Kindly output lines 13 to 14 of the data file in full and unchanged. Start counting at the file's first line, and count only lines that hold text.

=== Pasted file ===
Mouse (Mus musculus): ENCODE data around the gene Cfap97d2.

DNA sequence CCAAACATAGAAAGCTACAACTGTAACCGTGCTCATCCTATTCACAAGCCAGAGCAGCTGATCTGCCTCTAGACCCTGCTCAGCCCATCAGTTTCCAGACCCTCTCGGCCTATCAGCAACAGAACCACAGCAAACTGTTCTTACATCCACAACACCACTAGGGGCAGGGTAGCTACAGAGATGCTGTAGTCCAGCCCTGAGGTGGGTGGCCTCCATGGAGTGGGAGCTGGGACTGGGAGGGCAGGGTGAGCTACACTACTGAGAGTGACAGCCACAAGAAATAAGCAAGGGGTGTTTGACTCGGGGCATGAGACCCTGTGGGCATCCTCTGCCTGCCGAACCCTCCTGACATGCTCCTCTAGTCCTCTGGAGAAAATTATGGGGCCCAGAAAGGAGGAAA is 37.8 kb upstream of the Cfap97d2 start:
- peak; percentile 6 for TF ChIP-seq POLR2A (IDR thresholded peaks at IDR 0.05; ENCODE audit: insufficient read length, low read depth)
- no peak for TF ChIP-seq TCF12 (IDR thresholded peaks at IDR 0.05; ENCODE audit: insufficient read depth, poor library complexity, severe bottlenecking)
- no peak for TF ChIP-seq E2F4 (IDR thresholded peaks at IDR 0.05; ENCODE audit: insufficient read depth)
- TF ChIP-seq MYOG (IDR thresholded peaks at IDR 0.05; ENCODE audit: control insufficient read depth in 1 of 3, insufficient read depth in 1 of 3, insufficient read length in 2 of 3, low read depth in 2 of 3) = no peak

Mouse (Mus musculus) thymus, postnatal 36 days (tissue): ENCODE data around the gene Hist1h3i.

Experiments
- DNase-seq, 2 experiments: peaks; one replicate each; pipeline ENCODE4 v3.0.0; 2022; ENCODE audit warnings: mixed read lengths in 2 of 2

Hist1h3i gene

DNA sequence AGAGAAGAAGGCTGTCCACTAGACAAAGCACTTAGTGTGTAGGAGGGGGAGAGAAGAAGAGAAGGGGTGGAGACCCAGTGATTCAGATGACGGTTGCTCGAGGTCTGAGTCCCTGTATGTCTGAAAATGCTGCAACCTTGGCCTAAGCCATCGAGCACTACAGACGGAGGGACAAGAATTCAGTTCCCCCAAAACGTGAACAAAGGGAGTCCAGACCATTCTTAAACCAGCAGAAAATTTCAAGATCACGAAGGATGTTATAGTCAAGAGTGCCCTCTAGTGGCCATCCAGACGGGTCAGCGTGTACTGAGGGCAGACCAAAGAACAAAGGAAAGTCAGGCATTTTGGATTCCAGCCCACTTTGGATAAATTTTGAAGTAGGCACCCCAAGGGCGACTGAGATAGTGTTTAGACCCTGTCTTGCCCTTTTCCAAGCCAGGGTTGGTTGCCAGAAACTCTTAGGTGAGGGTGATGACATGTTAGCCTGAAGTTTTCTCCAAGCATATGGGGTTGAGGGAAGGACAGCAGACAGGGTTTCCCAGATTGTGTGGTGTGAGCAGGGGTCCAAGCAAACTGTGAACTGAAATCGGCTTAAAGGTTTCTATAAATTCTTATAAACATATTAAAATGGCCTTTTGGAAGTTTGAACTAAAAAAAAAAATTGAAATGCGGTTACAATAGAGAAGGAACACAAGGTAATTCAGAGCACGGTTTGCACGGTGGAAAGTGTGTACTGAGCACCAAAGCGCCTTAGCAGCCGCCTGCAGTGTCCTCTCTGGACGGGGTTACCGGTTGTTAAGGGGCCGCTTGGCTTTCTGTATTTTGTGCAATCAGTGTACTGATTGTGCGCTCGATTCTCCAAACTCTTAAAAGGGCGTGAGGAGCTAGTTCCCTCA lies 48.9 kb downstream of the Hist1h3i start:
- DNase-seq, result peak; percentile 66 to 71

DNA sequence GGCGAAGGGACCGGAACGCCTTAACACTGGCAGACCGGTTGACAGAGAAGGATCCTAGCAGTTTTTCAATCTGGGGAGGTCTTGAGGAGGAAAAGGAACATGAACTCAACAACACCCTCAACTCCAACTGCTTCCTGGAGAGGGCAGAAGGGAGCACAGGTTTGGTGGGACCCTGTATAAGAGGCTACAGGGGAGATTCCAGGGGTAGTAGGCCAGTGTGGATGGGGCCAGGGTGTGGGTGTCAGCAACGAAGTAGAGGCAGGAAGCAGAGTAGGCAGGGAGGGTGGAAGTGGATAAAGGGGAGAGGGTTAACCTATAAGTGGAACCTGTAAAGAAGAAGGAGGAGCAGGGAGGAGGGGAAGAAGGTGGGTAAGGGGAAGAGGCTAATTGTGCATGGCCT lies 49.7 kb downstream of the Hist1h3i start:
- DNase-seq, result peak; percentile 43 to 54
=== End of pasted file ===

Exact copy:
DNA sequence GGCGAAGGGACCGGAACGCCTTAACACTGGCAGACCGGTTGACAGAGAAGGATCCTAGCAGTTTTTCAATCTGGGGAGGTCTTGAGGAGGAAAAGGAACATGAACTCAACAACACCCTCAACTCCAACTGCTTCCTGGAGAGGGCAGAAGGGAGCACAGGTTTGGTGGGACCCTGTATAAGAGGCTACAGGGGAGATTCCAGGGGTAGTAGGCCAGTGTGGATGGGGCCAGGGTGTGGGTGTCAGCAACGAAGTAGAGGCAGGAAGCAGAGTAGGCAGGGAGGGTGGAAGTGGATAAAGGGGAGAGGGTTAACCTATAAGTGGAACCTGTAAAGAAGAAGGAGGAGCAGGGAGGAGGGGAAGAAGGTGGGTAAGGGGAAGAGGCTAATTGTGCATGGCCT lies 49.7 kb downstream of the Hist1h3i start:
- DNase-seq, result peak; percentile 43 to 54